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  5. sorry for the lack of clarity. the correlation between gold and US equities is dynamic. at times it is negative, at times it is merely low and at other times not that low. if you look at various longer periods of time gold generally does not look like equities.

    Reply
  6. There is enormous infatuation with the Permanent Portfolio. Not unusual as its climb has been incredibly impressive and steady over the last decade.
    I cannot but wonder, however, if that isn’t a result of being in the right place at the right time. Gold has risen fantastically (and also steadily) during that period. With its outsized allocation to PMs, I can’t help but wonder whether this has been the perfect situation for this particular allocation.
    Personally, I have far more in PMs than the fund, and have held such a heavy stake for 8-9 years. But I don’t think for a moment that this party (and the LT cycle) will not end. Once that happens, this fund’s heavy allotment to PMs may by a massive drag, no matter how well its other components may do.

    Reply
  7. “The problem with gold in this context is that it is very volatile. Some advise putting 20% in gold which I have never understood because of the potential volatility” Roger I think most financial advisors think that gold is more volatile than facts support.
    Could you please tell us about other investments themes that you could invest 3% of your portfolio in that have low correlation to the market?
    Certainly Gold will be in a bubble one day, and we will all know about it retrospectively, but currently even central banks have been increasing their holdings and we are far from bubble.
    Thanks for your wonderful blog.
    Mark

    Reply

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Not Safe Havens

Nicole Elliott from Mizuho made an interesting comment on CNBC Europe yesterday: Anything that can go down 10% in one week cannot be considered a safe haven…of course I am talking about the Swiss franc and gold.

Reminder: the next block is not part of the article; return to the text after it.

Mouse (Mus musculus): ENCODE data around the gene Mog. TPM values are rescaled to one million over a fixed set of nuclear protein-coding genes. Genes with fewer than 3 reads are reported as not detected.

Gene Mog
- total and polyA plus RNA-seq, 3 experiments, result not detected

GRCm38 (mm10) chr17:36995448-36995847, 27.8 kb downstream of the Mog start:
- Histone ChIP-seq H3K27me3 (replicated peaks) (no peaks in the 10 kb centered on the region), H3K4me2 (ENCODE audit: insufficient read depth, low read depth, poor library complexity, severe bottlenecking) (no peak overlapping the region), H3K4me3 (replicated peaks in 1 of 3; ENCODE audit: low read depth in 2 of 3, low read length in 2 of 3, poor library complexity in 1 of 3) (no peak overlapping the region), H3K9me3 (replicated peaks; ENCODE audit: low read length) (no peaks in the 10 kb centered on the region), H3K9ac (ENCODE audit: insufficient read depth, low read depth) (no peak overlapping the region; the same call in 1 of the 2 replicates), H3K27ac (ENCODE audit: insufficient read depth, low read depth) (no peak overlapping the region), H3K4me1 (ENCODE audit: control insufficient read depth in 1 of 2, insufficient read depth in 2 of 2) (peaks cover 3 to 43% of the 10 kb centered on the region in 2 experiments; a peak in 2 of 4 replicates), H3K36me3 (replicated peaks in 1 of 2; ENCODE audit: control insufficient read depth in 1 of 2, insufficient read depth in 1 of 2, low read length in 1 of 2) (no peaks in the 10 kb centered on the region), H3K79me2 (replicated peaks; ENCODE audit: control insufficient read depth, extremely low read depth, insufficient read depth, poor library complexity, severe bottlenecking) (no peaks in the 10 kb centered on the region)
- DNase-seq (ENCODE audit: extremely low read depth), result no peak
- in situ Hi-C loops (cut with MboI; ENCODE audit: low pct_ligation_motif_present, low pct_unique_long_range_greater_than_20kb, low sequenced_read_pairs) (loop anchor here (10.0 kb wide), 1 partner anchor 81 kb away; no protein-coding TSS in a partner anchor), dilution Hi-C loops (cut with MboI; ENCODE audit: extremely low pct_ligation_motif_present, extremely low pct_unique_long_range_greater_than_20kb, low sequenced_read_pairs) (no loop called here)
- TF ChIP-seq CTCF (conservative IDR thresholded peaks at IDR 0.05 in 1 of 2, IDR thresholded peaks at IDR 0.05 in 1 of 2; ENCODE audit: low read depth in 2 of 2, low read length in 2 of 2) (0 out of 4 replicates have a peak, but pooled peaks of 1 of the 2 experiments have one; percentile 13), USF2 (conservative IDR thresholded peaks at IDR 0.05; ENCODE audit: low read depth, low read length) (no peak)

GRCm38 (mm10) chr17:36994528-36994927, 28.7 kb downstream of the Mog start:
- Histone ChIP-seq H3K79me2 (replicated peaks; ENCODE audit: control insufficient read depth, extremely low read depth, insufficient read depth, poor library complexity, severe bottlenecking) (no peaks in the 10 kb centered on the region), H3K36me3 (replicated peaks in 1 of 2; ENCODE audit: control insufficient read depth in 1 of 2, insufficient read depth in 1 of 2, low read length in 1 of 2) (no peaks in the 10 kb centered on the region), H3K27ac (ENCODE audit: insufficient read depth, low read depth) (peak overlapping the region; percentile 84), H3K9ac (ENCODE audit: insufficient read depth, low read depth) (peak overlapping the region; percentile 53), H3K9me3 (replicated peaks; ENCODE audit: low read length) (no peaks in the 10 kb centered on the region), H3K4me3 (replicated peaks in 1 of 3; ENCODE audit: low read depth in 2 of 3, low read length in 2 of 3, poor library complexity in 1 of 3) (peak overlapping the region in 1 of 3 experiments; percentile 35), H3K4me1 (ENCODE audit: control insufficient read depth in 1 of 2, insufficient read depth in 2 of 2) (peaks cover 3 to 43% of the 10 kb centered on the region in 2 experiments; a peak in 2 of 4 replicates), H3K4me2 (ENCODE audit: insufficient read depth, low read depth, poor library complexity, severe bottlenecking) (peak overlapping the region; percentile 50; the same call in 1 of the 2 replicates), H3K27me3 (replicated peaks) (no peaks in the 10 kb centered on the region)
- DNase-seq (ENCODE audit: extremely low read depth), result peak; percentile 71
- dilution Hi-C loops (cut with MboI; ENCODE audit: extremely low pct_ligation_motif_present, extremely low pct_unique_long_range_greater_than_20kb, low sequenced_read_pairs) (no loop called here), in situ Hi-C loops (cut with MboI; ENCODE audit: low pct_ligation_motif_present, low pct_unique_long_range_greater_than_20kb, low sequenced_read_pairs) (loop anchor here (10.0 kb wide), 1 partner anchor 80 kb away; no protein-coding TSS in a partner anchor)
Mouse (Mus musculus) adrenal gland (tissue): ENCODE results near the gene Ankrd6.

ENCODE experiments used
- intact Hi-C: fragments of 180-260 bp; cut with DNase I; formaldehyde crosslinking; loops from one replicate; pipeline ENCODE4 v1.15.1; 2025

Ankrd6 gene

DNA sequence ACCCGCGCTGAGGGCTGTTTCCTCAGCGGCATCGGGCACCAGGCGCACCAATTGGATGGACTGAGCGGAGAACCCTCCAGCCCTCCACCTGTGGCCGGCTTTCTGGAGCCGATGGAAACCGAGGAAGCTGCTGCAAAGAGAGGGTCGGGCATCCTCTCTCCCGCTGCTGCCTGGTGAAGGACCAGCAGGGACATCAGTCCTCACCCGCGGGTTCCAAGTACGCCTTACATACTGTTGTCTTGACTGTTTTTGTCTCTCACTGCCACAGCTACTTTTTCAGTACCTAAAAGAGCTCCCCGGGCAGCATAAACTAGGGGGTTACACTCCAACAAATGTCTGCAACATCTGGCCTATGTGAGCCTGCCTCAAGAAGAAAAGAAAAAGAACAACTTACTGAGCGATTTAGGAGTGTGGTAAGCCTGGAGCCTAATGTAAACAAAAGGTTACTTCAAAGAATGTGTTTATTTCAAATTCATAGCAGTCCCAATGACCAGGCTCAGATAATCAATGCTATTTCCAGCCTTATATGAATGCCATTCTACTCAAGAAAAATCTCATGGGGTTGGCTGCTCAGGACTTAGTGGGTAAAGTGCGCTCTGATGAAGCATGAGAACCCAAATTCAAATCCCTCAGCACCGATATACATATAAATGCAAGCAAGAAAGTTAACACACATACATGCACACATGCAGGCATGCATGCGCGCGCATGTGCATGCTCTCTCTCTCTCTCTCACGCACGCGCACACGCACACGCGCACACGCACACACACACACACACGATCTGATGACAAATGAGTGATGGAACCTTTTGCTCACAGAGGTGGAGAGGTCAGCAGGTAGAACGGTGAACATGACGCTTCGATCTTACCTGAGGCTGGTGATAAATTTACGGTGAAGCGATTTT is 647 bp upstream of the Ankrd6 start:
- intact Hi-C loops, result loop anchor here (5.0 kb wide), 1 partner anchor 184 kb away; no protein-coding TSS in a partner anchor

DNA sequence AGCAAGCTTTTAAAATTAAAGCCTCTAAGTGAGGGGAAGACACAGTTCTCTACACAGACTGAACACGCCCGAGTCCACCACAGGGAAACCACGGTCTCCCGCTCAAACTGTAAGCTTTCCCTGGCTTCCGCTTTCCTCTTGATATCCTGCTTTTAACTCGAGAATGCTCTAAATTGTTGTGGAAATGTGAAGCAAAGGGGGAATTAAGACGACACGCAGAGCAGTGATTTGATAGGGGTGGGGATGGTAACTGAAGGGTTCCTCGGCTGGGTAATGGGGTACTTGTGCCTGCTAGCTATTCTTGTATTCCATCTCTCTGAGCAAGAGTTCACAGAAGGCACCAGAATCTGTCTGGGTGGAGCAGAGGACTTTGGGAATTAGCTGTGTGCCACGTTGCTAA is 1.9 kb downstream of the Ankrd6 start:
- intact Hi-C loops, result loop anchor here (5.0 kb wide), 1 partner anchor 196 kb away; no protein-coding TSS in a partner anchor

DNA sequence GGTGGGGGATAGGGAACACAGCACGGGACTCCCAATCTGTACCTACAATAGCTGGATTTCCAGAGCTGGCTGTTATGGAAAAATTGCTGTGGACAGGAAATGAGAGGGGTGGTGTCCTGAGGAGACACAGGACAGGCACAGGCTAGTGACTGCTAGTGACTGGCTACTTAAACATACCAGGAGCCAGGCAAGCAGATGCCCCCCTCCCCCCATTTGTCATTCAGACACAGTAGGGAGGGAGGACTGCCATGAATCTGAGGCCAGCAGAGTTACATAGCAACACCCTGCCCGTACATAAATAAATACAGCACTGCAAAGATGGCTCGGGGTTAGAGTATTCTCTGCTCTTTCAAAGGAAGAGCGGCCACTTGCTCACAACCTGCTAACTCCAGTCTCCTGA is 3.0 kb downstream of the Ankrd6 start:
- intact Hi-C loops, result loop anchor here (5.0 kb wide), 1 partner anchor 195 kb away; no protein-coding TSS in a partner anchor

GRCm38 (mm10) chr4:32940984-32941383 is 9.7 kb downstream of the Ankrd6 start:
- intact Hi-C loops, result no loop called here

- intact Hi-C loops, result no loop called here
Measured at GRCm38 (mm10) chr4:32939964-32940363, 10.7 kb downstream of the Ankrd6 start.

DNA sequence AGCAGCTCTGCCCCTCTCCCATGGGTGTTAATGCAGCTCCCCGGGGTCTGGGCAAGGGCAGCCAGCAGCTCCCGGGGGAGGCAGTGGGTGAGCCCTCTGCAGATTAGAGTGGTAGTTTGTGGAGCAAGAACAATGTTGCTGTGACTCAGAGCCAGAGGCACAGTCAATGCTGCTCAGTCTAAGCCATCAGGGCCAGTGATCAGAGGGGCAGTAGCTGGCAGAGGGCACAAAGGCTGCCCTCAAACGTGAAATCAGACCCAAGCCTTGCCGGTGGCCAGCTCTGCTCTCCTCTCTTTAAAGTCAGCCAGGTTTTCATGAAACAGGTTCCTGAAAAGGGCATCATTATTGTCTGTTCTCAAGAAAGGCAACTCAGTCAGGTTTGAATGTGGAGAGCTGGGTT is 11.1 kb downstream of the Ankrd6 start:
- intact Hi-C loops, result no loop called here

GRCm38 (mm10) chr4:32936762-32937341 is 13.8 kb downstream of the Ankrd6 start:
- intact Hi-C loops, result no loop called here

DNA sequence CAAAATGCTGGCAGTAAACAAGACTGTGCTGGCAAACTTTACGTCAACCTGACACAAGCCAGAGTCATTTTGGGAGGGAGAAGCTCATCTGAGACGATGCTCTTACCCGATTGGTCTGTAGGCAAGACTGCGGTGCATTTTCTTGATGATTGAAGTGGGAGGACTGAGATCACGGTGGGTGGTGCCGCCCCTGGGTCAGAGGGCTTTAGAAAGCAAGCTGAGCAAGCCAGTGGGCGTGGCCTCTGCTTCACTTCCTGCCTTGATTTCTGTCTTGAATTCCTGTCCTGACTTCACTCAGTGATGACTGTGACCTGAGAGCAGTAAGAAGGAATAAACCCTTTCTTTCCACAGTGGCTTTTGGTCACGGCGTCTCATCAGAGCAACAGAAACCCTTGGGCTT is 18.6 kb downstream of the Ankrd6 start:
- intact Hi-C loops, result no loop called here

Both the franc and gold each had big drops (at different times) in August. Not putting too much in these things has been a major point here over the years and these week-long dips serve as microcosms for what can happen. Gold might be working its way back up to $1900, it certainly has bounced and for now the franc is still headed lower but at a flatter trajectory.

The problem with gold in this context is that it is very volatile. Some advise putting 20% in gold which I have never understood because of the potential volatility. I think gold works because it usually has a low correlation to equities. From 1980 to about 2001 it mostly went down as equities went up (low correlation) and since 2001 it has gone up a lot as equities have drifted lower (again low correlation).

Two big issues with the Swiss franc is that it is a very small currency and the run up from early this summer was evident of a buying panic. The currency is small enough that the SNB has tried several times to intervene in the currency market. It did not succeed but it obviously thought it could. Another issue, more of threat that might be on the back burner for now is that the banks are much bigger than the country in a similar vein as Iceland.

A recurring theme here, and it is still valid, is that these sorts of perceived safe haven exposures have fundamental risks and are subject to volatility same as most other holdings in a diversified portfolio. The better way to hide would be small allocations several types of perceived safe havens that hopefully have a relatively low correlation to each other.

Submit a Comment

Your email address will not be published.

WP-SpamFree by Pole Position Marketing